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Behavioral Economist Thaler Warns of ‘Hindsight Bias’: IMCA Conference

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Behavioral economist Dr. Richard Thaler was Monday’s closing keynote at IMCA’s annual conference in National Harbor, Md.  Thaler, whose groundbreaking work on behavioral issues is well-known in the advisor industry, was interviewed by IMCA vice chairman John Nersesian. Nersesian began by asking Thaler about claims by many advisors that “they saw 2008 coming.” If so many had, he asked, why hadn’t more investors avoided the aftermath? 

Thaler, the Ralph and Dorothy Keller Distinguished Service Professor of Behavioral Science and Economics at the University of Chicago Booth School of Business, responded that hindsight bias—the tendency to remember that our forecasts were better than they really are—is a powerful psychological phenomenon.

“In 2004, who would have predicted that four years later we would have the first black president?” he said by way of example. “Most thought at the time, ‘no way.’ But today everyone is saying they absolutely would have predicted it.”

Clients have selective memories, he added before launching into a story about baseball that he uses in his class. He said he shows his students a clip from an old baseball game between the New York Yankees and Kansas City Royals. The third-base coach for the Yankees had to make a split-second decision as to whether or not to send a runner home. He did, and the runner was thrown out. Following the game, Yankee owner George Steinbrenner fired the base coach.

“Steinbrenner had the benefit of knowing the outcome,” Thaler said. “He hired Don Zimmmer to replace the coach. Zimmer was very conservative. If you fire someone for a poor outcome even though the decision was sound, you will never take risks.”

Continuing with the sports theme, Nersesian noted the extensive work Thaler has done with NFL franchises, and specifically with how teams choose players from the draft.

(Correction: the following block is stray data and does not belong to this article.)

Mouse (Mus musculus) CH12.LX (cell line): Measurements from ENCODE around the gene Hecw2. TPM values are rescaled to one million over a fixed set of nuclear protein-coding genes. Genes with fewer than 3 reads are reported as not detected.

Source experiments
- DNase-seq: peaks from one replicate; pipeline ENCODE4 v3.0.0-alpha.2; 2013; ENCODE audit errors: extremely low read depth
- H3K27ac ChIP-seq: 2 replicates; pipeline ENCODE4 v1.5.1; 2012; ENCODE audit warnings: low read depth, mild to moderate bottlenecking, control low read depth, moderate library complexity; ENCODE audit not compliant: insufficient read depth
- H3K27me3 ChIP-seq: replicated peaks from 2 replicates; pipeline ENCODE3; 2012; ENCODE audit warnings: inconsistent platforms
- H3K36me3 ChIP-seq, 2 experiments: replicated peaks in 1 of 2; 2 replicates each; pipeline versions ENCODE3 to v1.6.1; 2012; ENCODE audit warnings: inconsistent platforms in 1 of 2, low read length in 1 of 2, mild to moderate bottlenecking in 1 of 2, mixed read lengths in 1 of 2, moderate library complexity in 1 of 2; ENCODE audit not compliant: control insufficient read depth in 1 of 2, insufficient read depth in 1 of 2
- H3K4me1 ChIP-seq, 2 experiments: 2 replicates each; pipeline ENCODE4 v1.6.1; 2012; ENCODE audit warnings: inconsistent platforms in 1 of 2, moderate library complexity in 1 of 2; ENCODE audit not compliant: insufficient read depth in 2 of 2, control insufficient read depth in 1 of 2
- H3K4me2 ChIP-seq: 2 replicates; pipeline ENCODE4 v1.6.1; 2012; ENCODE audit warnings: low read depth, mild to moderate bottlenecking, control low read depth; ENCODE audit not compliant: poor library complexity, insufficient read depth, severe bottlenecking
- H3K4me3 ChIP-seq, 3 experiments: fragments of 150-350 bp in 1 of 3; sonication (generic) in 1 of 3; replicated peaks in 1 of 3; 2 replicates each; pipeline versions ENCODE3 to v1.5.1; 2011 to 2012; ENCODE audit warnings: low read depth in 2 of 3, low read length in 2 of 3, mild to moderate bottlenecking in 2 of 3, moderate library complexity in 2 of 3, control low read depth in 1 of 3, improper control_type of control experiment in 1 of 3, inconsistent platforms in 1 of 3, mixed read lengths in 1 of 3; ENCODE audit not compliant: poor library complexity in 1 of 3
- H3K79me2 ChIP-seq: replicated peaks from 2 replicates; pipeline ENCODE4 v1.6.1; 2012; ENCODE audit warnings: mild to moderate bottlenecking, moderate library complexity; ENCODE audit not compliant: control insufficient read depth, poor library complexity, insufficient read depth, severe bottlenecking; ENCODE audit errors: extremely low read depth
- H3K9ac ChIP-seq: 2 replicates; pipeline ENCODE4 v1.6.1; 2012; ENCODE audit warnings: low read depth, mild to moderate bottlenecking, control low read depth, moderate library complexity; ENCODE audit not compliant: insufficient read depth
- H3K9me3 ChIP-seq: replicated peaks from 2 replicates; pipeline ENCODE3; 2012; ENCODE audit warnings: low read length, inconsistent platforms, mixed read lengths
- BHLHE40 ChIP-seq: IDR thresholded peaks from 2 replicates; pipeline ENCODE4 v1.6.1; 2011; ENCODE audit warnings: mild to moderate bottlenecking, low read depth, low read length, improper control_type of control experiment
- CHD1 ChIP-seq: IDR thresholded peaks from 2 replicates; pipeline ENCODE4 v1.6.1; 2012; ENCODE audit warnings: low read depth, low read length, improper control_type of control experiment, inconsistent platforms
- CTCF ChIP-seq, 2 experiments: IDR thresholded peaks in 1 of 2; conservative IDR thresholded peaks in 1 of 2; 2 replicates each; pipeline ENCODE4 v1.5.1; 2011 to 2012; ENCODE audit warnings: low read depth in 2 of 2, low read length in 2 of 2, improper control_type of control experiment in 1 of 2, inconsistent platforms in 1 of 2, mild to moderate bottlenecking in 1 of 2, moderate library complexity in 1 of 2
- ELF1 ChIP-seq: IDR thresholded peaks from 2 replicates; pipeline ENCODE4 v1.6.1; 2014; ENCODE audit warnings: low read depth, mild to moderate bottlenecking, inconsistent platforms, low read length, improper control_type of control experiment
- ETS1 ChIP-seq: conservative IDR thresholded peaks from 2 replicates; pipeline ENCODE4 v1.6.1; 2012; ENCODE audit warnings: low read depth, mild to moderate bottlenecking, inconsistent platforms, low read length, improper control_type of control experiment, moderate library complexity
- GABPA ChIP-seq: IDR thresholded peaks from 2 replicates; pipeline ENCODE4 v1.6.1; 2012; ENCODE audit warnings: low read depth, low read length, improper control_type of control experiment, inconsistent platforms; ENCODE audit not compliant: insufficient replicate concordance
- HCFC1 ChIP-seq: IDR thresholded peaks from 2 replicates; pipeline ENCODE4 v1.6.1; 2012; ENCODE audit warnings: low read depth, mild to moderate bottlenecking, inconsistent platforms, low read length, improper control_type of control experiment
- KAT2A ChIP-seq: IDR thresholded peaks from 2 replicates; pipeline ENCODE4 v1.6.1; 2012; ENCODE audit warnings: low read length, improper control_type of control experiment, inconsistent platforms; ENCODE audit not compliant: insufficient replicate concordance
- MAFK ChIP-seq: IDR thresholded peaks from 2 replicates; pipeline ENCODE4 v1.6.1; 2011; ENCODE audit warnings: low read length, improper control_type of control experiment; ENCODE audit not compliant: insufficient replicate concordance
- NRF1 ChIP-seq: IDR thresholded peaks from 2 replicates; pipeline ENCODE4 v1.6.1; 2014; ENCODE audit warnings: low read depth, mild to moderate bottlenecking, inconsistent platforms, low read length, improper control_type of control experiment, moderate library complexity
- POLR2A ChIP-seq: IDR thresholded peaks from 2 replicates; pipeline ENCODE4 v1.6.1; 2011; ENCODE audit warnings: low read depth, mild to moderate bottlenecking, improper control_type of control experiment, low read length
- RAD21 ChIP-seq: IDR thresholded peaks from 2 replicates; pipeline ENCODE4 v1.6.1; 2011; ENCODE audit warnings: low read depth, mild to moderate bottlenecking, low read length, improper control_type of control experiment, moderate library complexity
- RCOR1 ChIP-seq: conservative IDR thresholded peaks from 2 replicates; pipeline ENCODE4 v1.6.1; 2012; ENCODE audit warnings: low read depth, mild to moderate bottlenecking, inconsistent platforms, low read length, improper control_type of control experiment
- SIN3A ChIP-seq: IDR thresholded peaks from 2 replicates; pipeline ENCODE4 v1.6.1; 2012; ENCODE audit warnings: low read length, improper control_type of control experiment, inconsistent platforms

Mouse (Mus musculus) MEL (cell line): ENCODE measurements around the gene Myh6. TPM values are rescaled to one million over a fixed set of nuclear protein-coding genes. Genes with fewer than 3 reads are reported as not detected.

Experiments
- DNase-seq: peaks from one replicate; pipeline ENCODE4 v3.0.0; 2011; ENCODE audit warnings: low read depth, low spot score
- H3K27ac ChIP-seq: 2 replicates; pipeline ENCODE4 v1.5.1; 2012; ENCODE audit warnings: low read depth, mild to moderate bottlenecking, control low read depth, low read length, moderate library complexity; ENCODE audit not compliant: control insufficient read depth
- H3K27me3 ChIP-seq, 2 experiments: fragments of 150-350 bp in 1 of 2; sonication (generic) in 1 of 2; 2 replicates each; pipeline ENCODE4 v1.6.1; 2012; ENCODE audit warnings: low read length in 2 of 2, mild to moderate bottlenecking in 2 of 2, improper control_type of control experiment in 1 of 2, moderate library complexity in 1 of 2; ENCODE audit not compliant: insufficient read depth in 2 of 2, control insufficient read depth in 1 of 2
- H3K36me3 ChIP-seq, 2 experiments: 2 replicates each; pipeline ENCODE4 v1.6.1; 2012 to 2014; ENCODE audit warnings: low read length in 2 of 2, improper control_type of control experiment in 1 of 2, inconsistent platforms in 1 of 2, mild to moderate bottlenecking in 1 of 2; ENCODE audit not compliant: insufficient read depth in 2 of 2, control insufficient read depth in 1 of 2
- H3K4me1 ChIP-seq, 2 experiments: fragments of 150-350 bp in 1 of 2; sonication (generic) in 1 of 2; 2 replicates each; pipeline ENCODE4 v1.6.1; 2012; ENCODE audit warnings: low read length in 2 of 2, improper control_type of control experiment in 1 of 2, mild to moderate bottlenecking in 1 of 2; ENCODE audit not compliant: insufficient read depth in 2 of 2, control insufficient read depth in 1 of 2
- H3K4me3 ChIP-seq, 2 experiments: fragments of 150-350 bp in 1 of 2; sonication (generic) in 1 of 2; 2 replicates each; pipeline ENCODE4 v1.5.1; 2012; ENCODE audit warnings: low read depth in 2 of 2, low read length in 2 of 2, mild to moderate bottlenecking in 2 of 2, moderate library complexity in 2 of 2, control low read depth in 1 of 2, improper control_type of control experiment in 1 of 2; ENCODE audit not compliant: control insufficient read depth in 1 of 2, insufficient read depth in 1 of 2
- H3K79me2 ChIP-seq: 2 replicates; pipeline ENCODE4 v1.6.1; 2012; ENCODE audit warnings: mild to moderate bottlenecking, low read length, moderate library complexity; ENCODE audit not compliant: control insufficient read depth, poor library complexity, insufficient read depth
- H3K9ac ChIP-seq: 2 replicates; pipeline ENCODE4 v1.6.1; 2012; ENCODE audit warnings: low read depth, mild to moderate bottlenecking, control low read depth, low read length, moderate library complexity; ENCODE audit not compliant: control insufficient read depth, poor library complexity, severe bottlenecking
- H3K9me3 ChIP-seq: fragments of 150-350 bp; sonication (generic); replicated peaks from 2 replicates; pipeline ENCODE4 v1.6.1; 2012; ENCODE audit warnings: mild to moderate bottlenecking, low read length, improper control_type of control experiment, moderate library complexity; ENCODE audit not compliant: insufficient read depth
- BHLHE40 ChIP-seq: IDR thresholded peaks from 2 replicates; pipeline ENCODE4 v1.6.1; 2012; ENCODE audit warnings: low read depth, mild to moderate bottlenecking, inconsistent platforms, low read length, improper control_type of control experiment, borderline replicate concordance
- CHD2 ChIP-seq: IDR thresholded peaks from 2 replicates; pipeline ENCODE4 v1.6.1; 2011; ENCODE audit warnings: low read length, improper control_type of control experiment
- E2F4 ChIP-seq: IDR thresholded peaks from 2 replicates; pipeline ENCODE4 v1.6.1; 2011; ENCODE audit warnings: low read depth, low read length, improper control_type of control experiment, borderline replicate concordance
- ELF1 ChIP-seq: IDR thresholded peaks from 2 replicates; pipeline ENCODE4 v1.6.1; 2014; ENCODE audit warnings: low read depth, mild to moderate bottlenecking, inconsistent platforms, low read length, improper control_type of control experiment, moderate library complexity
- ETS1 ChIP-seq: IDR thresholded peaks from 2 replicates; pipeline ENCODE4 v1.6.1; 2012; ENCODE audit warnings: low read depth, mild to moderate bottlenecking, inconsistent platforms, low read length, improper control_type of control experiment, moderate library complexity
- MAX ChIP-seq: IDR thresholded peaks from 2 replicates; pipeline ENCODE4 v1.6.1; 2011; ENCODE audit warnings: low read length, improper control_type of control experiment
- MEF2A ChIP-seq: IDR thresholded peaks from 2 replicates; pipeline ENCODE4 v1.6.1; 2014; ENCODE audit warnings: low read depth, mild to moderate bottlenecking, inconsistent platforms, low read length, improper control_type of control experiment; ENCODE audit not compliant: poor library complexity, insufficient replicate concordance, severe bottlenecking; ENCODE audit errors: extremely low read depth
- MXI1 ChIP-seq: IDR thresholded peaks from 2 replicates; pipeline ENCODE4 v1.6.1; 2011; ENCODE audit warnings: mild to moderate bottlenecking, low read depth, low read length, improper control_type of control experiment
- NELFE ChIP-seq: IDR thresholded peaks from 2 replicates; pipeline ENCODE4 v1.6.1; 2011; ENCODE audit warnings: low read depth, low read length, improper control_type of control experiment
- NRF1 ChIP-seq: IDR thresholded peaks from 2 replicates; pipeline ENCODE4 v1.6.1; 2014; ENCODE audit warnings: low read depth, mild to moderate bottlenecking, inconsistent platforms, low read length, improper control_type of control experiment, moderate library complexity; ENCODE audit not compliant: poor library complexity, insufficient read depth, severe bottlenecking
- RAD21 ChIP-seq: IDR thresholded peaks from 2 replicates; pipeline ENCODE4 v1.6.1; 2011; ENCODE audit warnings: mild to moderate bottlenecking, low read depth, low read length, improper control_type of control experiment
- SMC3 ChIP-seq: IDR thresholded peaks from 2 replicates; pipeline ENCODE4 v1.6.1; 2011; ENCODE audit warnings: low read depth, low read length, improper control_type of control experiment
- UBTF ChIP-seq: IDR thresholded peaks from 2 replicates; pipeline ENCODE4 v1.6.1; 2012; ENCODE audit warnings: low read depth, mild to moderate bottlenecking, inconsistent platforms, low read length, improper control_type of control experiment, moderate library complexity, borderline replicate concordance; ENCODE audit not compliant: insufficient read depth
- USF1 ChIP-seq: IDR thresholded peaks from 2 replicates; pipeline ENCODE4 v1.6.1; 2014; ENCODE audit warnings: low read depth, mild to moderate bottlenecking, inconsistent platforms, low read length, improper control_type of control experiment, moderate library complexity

Thaler said he began with a hunch that teams overvalued early picks; the picks they made were too pricey and they traded away others.

“Is it a smart strategy to trade up in the draft for an earlier pick? No, and they should actually trade down,” Thaler said. “We actually found that that a sixth-round pick is more valuable than a second-round pick.”

Football team owners are billionaires, he added, so they are obviously smart, but they “fall in love” with certain players, and it clouds their better judgment. Much to the chagrin of the audience members, Thaler said the New England Patriots ranked the highest in his study for the quality of the picks they’ve made.

Nersesian then asked Thaler about how investors could profit from the behavioral mistakes of others.

“My golf partner is Gene Fama, the father of the efficient market hypothesis,” Thaler, who has a money management firm, responded. “We don’t talk finance when we play. The thesis holds that market prices can’t be predicted in order to beat the market. It also holds that prices are always ‘right,’ the NASDAQ never went to 5,000 and the real estate bubble in Las Vegas was all a dream. But mistakes in the market do happen. We classify them as either severe underreactions or severe overreactions. We then add our secret sauce and make lots of money for our clients.”

One of the biggest laugh lines came when Nersesian asked Thaler about the value of risk tolerance questionnaires.

“Ah …I wish you hadn’t asked me that question,” Thaler said. “It is very difficult to predict risk by using a piece of paper. We have clients that skydive, but then invest only in T-bills. Is that person aggressive or conservative with risk? The problem is that no one knows what their risk tolerance is because risk tolerance is situational. Danny Kahneman and I worked for years on developing a better questionnaire to accurately assess risk. I don’t know that it can be done …yeah, next question.”


For complete coverage of the 2012 IMCA Conference check out AdvisorOne’s special home page.


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